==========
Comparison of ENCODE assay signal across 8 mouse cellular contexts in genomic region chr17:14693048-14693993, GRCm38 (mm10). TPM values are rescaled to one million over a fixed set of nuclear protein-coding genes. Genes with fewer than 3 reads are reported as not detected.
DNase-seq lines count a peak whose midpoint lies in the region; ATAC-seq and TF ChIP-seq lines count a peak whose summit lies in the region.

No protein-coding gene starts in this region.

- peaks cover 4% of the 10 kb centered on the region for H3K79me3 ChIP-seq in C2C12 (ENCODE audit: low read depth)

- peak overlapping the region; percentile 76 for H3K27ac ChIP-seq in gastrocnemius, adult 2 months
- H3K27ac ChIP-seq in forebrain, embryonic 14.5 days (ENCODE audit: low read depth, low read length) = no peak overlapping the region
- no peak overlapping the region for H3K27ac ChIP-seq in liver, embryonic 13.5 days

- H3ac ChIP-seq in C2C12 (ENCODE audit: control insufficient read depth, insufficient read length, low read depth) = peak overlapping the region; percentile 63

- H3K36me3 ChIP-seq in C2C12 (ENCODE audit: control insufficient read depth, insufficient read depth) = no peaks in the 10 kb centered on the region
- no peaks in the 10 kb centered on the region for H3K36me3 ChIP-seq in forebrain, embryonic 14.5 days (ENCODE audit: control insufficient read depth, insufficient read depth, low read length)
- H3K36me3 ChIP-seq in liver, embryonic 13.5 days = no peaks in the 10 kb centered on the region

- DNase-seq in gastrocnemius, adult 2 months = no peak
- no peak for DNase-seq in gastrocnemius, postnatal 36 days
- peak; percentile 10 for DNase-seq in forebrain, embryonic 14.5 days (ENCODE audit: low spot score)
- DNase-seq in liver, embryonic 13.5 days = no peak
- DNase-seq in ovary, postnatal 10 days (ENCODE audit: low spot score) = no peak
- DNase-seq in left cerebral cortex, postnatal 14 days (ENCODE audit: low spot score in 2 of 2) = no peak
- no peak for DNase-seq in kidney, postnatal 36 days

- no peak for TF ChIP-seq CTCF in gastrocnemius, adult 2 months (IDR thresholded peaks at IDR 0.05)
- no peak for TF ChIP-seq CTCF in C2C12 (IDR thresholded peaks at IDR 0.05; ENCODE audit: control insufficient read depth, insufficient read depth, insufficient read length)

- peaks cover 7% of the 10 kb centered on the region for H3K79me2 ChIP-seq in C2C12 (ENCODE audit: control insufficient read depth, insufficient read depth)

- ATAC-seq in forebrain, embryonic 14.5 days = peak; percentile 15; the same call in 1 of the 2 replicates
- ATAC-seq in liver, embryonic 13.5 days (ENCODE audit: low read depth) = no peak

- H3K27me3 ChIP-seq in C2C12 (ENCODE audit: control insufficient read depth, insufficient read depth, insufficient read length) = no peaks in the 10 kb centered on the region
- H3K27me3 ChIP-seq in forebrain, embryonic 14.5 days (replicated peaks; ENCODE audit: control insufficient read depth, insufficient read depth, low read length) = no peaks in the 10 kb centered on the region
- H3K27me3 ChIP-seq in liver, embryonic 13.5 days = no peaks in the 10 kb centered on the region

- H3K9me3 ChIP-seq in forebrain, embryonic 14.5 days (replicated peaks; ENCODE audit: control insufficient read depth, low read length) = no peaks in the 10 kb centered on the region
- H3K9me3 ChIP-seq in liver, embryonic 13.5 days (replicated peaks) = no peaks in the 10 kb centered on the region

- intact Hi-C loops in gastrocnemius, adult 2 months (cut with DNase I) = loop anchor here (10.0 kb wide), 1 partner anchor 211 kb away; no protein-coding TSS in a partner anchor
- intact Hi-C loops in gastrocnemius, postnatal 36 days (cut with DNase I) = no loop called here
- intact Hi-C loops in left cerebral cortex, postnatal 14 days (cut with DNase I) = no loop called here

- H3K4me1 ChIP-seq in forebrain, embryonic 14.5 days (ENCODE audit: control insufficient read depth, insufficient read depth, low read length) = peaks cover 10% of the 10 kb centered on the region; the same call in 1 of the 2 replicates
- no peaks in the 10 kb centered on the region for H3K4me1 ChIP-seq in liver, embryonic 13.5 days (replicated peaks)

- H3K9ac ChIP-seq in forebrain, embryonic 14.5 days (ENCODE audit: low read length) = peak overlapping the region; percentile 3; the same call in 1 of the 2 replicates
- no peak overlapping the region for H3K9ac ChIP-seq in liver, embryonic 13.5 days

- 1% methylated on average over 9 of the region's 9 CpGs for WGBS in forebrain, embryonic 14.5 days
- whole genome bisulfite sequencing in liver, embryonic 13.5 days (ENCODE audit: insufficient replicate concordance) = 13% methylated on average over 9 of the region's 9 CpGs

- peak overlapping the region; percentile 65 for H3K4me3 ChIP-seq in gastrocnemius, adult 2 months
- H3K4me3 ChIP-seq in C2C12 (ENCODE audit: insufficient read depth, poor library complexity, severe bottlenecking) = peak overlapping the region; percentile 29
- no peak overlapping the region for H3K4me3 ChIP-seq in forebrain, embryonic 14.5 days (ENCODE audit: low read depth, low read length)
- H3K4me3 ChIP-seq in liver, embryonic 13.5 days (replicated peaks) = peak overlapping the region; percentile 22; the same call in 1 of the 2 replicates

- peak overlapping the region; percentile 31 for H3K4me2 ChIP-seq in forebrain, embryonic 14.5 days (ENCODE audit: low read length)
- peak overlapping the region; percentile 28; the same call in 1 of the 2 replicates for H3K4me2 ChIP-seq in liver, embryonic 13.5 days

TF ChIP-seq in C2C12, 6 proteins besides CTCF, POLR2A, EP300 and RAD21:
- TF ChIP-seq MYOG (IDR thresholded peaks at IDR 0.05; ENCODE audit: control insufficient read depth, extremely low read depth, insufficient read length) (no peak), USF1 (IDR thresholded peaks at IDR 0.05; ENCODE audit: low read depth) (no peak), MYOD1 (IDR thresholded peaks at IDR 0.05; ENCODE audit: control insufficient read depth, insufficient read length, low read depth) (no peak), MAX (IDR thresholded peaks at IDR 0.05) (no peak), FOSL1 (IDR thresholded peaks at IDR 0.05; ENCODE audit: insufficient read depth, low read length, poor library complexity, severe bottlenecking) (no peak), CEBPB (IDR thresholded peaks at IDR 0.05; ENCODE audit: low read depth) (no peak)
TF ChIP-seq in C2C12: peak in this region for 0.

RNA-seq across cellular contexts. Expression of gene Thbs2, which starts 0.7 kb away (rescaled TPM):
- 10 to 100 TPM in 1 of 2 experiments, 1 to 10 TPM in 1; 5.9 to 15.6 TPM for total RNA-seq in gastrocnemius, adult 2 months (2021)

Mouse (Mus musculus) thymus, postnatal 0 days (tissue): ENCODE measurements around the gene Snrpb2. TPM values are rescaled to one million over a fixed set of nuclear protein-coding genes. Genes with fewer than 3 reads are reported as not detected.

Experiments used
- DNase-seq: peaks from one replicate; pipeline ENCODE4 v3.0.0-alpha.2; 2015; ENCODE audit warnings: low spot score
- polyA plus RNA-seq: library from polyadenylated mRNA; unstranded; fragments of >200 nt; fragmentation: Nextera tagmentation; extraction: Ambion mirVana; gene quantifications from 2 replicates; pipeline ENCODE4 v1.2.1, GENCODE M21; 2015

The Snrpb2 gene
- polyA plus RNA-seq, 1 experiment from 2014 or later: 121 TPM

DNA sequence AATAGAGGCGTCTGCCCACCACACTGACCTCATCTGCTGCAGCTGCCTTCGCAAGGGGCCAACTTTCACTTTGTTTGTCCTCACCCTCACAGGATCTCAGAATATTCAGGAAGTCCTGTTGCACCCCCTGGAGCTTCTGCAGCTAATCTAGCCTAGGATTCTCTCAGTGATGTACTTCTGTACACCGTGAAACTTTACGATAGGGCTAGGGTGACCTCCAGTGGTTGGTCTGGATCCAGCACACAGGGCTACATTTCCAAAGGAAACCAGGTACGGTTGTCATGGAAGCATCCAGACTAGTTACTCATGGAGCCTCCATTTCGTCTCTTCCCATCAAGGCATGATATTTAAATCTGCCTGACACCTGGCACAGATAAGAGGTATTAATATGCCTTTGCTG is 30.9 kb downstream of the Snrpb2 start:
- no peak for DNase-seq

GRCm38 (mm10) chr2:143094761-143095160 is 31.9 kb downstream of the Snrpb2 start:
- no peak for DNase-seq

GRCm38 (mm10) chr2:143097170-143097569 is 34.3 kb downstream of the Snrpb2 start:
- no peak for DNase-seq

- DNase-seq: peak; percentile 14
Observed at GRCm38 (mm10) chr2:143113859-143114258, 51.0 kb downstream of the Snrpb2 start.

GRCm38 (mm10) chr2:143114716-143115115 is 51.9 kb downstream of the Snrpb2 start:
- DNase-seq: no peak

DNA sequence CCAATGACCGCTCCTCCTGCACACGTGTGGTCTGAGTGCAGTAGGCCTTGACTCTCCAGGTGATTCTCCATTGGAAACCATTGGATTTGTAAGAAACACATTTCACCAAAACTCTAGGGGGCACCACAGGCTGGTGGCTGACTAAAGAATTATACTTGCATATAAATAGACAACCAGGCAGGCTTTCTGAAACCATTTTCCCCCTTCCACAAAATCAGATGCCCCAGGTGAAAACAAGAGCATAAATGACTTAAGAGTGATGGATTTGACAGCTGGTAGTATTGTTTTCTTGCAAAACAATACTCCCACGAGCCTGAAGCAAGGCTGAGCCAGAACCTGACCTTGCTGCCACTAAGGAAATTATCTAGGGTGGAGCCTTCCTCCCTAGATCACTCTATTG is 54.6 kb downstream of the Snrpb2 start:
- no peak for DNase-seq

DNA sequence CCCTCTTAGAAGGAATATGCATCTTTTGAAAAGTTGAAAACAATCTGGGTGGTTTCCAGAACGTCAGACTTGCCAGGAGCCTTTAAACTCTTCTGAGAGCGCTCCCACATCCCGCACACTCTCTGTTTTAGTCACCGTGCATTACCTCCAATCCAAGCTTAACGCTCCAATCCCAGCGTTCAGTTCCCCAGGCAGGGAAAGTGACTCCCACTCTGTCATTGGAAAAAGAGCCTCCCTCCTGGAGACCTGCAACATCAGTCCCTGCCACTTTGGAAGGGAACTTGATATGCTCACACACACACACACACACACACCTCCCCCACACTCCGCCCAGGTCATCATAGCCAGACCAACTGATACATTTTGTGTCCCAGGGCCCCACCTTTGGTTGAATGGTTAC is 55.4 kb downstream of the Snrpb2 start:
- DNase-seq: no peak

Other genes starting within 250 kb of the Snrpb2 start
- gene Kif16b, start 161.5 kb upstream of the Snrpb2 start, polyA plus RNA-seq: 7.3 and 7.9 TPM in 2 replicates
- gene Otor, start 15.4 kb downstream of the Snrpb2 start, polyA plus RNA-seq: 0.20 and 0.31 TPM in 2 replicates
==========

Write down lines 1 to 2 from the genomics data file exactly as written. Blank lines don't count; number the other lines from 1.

Comparison of ENCODE assay signal across 8 mouse cellular contexts in genomic region chr17:14693048-14693993, GRCm38 (mm10). TPM values are rescaled to one million over a fixed set of nuclear protein-coding genes. Genes with fewer than 3 reads are reported as not detected.
DNase-seq lines count a peak whose midpoint lies in the region; ATAC-seq and TF ChIP-seq lines count a peak whose summit lies in the region.